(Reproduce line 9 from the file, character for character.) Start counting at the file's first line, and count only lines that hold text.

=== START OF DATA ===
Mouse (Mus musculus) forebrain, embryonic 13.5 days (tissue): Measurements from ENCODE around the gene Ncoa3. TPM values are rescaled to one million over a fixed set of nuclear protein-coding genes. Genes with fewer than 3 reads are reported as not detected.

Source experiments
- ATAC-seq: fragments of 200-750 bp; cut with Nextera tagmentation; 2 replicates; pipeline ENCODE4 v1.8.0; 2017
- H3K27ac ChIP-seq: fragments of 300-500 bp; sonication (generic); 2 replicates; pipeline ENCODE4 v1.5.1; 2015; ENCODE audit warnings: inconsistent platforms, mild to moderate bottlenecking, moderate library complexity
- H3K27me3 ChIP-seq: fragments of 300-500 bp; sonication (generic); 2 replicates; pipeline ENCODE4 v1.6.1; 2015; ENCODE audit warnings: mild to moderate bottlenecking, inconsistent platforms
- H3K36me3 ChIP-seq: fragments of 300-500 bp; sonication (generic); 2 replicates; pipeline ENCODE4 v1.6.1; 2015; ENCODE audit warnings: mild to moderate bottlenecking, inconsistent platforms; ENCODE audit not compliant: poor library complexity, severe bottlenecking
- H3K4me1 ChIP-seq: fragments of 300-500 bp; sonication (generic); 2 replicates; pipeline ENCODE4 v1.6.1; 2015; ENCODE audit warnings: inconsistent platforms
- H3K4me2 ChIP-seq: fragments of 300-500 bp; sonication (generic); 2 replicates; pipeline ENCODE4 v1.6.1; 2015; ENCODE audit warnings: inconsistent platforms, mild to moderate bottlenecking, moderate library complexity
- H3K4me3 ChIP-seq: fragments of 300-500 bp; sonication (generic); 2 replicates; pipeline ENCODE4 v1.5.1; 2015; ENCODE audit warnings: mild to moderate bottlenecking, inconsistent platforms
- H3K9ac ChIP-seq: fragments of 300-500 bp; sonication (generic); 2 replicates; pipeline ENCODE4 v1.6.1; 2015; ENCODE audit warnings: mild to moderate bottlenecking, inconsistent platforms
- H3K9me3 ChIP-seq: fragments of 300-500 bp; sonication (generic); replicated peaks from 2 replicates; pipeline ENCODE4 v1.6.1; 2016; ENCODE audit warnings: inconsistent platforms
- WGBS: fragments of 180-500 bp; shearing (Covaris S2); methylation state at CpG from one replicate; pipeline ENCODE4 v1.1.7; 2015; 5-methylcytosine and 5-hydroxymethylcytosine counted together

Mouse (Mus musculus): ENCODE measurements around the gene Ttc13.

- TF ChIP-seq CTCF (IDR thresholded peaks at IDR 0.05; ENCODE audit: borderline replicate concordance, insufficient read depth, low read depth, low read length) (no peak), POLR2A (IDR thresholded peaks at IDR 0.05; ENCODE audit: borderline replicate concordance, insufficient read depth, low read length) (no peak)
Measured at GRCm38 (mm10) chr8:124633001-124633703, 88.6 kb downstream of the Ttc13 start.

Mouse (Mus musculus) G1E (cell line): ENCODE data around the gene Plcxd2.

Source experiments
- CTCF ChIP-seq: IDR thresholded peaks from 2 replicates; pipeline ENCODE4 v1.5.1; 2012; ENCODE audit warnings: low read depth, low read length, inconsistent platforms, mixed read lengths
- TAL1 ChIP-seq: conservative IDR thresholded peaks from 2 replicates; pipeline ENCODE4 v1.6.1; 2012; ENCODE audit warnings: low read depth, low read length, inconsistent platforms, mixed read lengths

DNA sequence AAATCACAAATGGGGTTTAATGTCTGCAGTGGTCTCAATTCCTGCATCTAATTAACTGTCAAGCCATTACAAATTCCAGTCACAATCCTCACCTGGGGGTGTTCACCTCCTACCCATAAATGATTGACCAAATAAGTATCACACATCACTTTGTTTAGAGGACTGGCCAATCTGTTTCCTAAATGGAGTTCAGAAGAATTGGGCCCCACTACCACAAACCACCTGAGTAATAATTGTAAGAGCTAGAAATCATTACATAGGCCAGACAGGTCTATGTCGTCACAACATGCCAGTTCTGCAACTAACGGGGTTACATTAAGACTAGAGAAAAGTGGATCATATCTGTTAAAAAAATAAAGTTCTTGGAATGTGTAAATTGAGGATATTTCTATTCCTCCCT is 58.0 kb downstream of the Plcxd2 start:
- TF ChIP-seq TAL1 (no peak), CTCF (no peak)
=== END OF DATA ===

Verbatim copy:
- H3K4me3 ChIP-seq: fragments of 300-500 bp; sonication (generic); 2 replicates; pipeline ENCODE4 v1.5.1; 2015; ENCODE audit warnings: mild to moderate bottlenecking, inconsistent platforms